Tuesday, October 11, 2011
Guest Blogger - Karina Fabian - Back to Basics
Today's guest is Karina Fabian. She has chosen to stop here in her blog tour and share with us her views on getting back to basics. Please welcome her to the blog.
Sparkly vampires. Werewolves, that just want to fit in. Zombies that are the growing minority group in America. My co-author Colleen Drippe lamented over the fact that monsters aren't monsters anymore. So she and I decided to go back to the basics and write a vampire story where the vampire really was a bloodsucking fiend and not an emo love interest or seductive creature just trying to survive.
The result was Frightliner, a novella in Frightliner: and Other Tales of the Undead. We had a lot of fun with it. Colleen took us back to the old scary movies with the first scene in which Reba leaves her deadbeat boyfriend, runs out of gas and ends up prey to a vampire who drives the highway seeking victims. Her opening took me someplace I'd never written about before, and it was great fun to keep that horror movie atmosphere as our hero first discovers he's the next slated victim, tries to run, and finally has to confront a horror he's not even sure he believes in.
Going back to the basics of vampire mythos was fun, too, as we found new ways to incorporate the traditional weaponry of holy objects and faith. Both, Colleen and I, are Catholic, so we especially enjoyed writing the showdown in the old church.
People are always looking for a new twist, but when you don't have a good idea, try going back to the basics. You might find amble room for a new idea.
Karina Fabian writes fantasy and science fiction, with the occasional foray into the world of horror. Her first novel, Magic, Mensa and Mayhem, the 2010 INDIE Award for best fantasy. Her latest book, the comedic horror, Neeta Lyffe, Zombie Exterminator, was a top ten in the Preditor and Editor reader’s polls and winner of the Global E-Book Award for best horror. Learn more about her works at http://fabianspace.com.
Of course that was why he had not come out to check on her, she thought with a surge of relief. He probably thought it was an abandoned car. But now--she stepped out onto the gravel, hearing for the first time how loud the crickets sang. She smelled the strong scent of the cooling air. Too early for snow. Too warm, still anyway, though she cursed herself for not thinking to put on jeans before making her big exit. She peered at the cab, but nothing moved.
“Hello!” she called, moving closer. She could not make out a logo on the truck. It was dark, dark paint. She had an impression that the shape was--not wrong exactly, but not usual. It was an older model, she decided. An old truck.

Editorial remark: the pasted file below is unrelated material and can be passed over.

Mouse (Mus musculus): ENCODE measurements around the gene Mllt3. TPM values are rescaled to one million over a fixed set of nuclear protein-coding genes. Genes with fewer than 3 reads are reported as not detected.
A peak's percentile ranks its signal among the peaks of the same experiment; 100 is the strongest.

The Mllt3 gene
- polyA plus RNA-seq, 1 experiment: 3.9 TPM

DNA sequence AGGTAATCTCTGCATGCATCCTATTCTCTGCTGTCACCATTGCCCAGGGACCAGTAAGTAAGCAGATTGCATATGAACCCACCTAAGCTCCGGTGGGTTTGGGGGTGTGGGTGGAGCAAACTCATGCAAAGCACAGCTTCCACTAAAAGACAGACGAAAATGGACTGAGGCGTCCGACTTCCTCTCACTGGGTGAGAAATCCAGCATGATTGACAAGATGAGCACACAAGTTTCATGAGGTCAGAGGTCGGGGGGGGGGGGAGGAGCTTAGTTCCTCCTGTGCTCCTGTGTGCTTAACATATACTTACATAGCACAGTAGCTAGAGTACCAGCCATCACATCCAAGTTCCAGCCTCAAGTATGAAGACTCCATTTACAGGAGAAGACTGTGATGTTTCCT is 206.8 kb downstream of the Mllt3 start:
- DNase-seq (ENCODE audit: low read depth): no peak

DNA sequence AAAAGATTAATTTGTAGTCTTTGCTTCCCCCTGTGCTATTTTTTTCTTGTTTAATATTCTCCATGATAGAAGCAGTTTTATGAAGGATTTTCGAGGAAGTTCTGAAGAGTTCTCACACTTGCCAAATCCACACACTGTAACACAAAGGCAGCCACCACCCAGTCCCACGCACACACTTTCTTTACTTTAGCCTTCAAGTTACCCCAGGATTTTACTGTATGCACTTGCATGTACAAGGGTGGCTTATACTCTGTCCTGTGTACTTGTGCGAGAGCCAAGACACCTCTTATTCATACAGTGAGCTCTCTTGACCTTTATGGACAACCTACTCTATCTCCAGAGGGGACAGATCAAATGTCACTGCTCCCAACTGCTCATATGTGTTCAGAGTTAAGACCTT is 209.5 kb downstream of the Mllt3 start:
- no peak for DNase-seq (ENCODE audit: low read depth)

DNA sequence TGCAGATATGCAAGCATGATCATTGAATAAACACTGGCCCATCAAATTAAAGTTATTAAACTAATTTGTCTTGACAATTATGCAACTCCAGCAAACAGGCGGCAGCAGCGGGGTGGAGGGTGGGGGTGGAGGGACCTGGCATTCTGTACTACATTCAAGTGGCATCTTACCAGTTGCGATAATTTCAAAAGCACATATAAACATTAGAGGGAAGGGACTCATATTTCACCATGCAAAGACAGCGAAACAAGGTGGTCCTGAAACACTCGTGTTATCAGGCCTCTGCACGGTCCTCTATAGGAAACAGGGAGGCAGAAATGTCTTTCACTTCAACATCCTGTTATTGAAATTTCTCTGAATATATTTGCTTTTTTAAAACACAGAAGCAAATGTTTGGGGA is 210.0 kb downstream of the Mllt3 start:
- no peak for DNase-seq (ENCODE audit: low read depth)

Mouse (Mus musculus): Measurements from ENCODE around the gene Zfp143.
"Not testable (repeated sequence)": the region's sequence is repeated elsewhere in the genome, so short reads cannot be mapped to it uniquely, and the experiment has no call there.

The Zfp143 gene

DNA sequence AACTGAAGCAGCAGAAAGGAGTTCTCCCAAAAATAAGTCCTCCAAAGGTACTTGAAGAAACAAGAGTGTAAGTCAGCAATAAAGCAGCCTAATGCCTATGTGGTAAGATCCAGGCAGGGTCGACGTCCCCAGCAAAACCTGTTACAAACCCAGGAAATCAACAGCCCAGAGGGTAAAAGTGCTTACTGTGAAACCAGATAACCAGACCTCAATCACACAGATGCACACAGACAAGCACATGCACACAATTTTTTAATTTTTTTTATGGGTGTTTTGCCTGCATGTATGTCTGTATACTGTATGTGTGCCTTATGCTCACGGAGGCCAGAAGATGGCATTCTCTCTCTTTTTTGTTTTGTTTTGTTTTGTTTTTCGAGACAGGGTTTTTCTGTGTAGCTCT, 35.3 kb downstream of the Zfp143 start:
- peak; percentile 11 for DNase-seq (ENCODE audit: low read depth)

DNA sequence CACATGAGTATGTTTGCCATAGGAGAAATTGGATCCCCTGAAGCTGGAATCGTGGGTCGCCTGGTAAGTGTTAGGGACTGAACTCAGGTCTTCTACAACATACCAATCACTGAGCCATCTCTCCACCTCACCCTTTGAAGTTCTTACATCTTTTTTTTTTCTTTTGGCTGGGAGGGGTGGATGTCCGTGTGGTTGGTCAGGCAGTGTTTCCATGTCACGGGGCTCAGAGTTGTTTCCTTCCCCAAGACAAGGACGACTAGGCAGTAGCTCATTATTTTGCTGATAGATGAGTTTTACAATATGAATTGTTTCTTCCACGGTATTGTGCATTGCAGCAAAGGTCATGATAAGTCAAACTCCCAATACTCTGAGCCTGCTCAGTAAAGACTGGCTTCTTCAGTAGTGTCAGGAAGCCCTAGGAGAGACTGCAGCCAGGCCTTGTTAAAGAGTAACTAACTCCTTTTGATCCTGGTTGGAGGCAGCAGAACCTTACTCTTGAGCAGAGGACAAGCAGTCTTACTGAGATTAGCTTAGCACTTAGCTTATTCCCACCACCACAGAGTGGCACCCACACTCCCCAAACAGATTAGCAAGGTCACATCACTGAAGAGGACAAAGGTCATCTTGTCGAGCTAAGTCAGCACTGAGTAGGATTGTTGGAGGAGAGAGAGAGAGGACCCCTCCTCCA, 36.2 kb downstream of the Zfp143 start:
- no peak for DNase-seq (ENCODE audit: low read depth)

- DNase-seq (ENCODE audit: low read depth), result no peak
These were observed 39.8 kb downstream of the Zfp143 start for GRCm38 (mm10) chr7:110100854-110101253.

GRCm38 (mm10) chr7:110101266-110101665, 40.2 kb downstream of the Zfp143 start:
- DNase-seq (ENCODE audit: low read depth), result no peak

She had reached the door.
“Anyone there?” she called, hesitating to step up and look inside. What if something had happened to the driver? What if he were dead? What if she opened the door and a body spilled out onto the road?
But that was silly. He had just pulled up. Probably he was rummaging around in his berth for some tools.
But what if he was dead? What if she took hold of the door and--and what if he was right there, watching her?
She had almost decided to go back to her own car. But the thought of the semi parked behind her, silently cutting its chunk from the sky, was in some strange way even more frightening than opening the door. She reached up for the handle and pulled herself up level with the window.
The handle turned in her hand.
It was then she knew she had done the wrong thing. If only someone else had come--she prayed for someone else. A cop. Even a car full of good old boys. Anyone.
The crickets fairly screamed their shrill and mindless song, the scent of the Russian knapweed was overpowering. But it wasn’t strong enough to hide another smell, a dark earthy smell. A smell of death mellowed by long usage.
The door opened.
Reba froze, clutching the handle, balancing there with the driver’s seat in front of her. She tried to speak, to call, but nothing would come out. She hung there, thinking of death, while the night passed and the stars moved and the moon looked in over her shoulder. Finally, she climbed into the truck.
“Daniel,” she whimpered. She was ready to forgive the new pickup, but it was too late. Something moved in the back and she turned in the driver’s seat and saw a pale face, caught in the moonlight, eyes gleaming. She had an impression of lank hair, grizzled beard. And then two hands reached up to take her shoulders and she saw the mouth open.
To purchase your copy from Amazon - http://amzn.to/lJDL9b
To follow the rest of Karina's blog tour -
Disclaimer - I have not read any of Karina's work other than the excerpt above, therefore this is not an endorsement.